NCGOP Asking for Church Directories

Via dent, I see that the Washington Post is reporting on efforts by the NCGOP to collect church directories.

"Such a request is completely beyond the pale of what is acceptable," said the Rev. Richard Land, head of the Ethics and Religious Liberty Commission of the Southern Baptist Convention.

During the 2004 presidential race, the Bush-Cheney campaign sent a similar request to Republican activists across the country. It asked churchgoers not only to furnish church directories to the campaign, but also to use their churches as a base for political organizing.

The Uterus as Ford's Theater

Here's a barely-related side note to my previous post. Also in the NC Conservative today is commentary about the role abortion issues played in the Alito confirmation hearings. In making his point, the author describes the risks of abortion as including "the possibility of killing the next Einstein, Beethoven or Lincoln in the womb."

I know we're born with certain genetic predispositions, but does anyone doubt that Beethoven's life did more than his parentage to make him worthy of our rememberance? Don't we think that, had the infant Abe Lincoln been adopted by a southern family by the name of Booth, someone else would have presided over the Civil War? There are a number of good arguments that the anti-choice people can bring to the table, but this is definitely not one of them.

Tabor and Honesty: The Continuing Divide (this time over RU-486)

NC Senate candidate and 3rd-string Jesse Helms wannabe Nate Tabor still doesn't get the difference between an honest policy discussion and demagoguery. Today's opportunity to cherry-pick the facts and practice the politics of fear is provided by the North Carolina Conservative, where Tabor is found trying to make hay over the safety of the abortion drug, RU-486 (which is not the same thing as the morning after pill). At the heart of the polemic is the fact that the drug has been linked to several deaths (different sources vary, but the number is somewhere between 5 and 10).

Vernon Robison (the Black Jesse Helms) Makes it Official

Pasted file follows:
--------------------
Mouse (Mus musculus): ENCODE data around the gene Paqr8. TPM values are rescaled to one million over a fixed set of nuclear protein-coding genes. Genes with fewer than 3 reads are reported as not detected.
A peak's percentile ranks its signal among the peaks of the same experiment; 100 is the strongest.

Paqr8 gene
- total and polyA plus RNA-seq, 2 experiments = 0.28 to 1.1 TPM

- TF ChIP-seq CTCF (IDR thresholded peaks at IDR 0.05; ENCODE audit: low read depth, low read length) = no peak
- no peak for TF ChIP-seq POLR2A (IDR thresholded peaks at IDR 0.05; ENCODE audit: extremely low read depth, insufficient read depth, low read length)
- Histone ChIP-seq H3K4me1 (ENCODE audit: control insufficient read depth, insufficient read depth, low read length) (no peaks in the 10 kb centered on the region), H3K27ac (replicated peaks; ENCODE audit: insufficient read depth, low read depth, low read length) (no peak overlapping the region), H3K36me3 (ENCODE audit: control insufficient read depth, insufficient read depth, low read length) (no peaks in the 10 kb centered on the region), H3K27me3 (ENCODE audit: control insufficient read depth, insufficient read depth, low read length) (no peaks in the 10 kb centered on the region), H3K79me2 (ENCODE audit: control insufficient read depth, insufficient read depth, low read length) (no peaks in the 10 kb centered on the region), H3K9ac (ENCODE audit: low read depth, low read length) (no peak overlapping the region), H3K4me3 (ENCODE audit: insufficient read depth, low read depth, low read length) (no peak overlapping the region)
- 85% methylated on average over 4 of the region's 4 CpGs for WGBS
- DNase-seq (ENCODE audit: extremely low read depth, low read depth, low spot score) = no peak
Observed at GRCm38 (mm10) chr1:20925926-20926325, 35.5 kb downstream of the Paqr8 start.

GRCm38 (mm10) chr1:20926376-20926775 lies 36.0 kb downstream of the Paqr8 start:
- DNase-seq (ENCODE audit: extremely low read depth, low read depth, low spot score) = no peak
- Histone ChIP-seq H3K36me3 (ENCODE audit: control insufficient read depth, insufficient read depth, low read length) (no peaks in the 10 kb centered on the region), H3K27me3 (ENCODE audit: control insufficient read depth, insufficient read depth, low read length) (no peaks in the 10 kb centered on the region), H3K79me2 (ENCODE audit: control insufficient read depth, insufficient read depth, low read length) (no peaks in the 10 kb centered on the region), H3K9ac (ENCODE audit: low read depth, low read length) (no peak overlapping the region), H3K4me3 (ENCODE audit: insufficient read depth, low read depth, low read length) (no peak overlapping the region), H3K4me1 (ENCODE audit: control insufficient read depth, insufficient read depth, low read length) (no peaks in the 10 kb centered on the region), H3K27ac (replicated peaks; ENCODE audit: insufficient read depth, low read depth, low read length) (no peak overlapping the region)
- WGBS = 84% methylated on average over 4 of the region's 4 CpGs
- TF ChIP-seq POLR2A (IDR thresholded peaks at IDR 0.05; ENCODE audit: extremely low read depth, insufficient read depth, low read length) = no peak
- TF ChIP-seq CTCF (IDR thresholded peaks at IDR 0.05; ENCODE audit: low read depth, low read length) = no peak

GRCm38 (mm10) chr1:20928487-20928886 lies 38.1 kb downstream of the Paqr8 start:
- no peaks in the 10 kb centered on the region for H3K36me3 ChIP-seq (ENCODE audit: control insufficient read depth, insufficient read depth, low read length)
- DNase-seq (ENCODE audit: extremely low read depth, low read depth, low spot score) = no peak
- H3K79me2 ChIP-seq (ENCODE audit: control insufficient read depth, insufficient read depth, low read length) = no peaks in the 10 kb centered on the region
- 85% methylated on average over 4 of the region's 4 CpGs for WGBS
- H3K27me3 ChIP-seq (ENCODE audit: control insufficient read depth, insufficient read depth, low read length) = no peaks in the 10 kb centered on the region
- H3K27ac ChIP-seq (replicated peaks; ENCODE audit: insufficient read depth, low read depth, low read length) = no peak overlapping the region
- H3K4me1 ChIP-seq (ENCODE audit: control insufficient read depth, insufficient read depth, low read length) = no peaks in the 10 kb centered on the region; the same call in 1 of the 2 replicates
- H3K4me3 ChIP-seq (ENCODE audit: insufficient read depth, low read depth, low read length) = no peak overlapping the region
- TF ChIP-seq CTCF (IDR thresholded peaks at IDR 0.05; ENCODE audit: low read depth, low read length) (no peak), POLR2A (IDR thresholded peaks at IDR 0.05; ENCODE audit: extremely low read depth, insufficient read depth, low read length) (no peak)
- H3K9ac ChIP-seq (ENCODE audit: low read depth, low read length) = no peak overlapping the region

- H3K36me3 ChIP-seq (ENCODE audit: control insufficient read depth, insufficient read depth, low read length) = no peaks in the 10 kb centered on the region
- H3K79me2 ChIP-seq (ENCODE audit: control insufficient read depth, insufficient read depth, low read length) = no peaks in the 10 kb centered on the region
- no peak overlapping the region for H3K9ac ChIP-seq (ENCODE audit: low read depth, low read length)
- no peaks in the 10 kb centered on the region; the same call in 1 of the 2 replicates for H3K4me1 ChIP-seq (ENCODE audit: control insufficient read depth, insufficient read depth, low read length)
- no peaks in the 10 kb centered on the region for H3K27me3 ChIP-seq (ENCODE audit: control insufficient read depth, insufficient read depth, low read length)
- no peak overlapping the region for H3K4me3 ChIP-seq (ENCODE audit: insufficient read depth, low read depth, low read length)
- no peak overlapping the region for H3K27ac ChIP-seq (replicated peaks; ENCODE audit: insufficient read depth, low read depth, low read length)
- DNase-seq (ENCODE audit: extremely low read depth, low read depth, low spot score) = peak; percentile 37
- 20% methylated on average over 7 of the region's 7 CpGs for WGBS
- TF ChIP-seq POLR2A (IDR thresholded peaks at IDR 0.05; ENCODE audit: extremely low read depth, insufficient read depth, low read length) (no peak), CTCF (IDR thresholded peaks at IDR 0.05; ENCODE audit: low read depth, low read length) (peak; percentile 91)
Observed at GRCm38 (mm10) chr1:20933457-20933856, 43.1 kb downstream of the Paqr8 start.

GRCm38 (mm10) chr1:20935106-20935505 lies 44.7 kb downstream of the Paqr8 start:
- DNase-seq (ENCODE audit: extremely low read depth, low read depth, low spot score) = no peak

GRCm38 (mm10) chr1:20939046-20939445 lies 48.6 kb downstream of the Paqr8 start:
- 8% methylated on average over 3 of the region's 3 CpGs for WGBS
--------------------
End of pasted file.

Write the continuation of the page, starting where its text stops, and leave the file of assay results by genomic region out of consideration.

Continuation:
Lance first noted that Vernon Robinson (R), the self described Black Jesse Helms, was planning on running against Mel Watt in the 12th district. Now it official. It should not be a tough race:

The 12th, on the other hand, is not conservative-leaning: it gave 2004 presidential nominee John Kerry 63 percent of the vote in 2004, his best showing in the state, in large part because of the district’s large concentration of black voters.

“No one is calling this a close race,” said Thad Beyle, a political scientist at the University of North Carolina at Chapel Hill.

CJ Is at it again - Misrepresentation my ass, that's a lie.

In today's issue, Joseph Coletti, Fiscal Policy Analyst for the John Locke Foundation, states:

Tax receipts started rising again in 2005. Collections for the current fiscal year are already $200 million ahead of forecasts. Just don’t expect to get any of it back. The government growers have already spent it two or three times over, like the lottery money.

There is a link to the lottery money phrase, which makes it seem as if there is good data behind this, but oops, none of their links actually work. They are all dead ends. Incompetent much, CJ?

The lottery has not already spent the money two or three times over, just as the legislature has not spent the taxes collected for 2006 two or three times over. Both of these statements are just outright lies.

The Tax on Summer Vacations

We all know that the cost of schooling the children is going up in Raleigh, but we have not learned what that is going to cost us until now. WakePol does a breakdown of the increases in taxes that the different plans would cost us here. His conclusion is that the difference in having yearround schools for all students versus only for a small fraction is 3.9 cents for every $100 of assessed property value:

According to county estimates reported today, keeping most students on traditional calendars is 3.9 cents more expensive than making all elementary and middle schools year-round.

Mom & Dad Are Out of Town!

TarGator is down with disease and Anglico is headed out-of-state for a few days, and I'm feeling a little bit like Tom Cruise in Risky Business (not the latter-day seriously-not-sane Katie-Holmes-brainwashing Tom Cruise). If you've signed up here at BlueNC and haven't tried your hand at blogging, this would be a great time. I'm going to be doing some work on the "2006 Races" part of the site, and your contribution could keep us from going stale. And hey, you could be the next Atrios!
 
Here's my favorite Google News search, in case you're short on things to write about.

Carolina Journal Misleads on Lottery

The Carolina Journal today offers another unethical article designed to hurt the Democratic Party at large. Mitch Kokai pens...types the article "Lottery Fund Switch Causes Concern:
Supplanting of current funding with lottery money worries lawmakers." And, indeed, it does. The idea that just mere months after the lottery was passed it is already being used to cut education funding confirms everyone's worst fears. The Carolina Journal does nothing to allay these fears.

RALEIGH — News that more than $200 million from the new state lottery could replace existing education spending is “not just disconcerting, it’s shocking.” That’s according to a lawmaker who voted last spring to support the lottery.

Roundup of National Forest Sale Coverage

More below, but the most colorful quote award goes to an editorial in the Roanoke Times ("Give Bush an acre and he'll take a forest"): "It's not unlike a college student thinking about selling his printer to buy paper." This picture of NC's Croatan National Forest is by (and used by permission of) Christina Dulude of Durham. Her Flickr account is full of great pictures of wild North Carolina.
 

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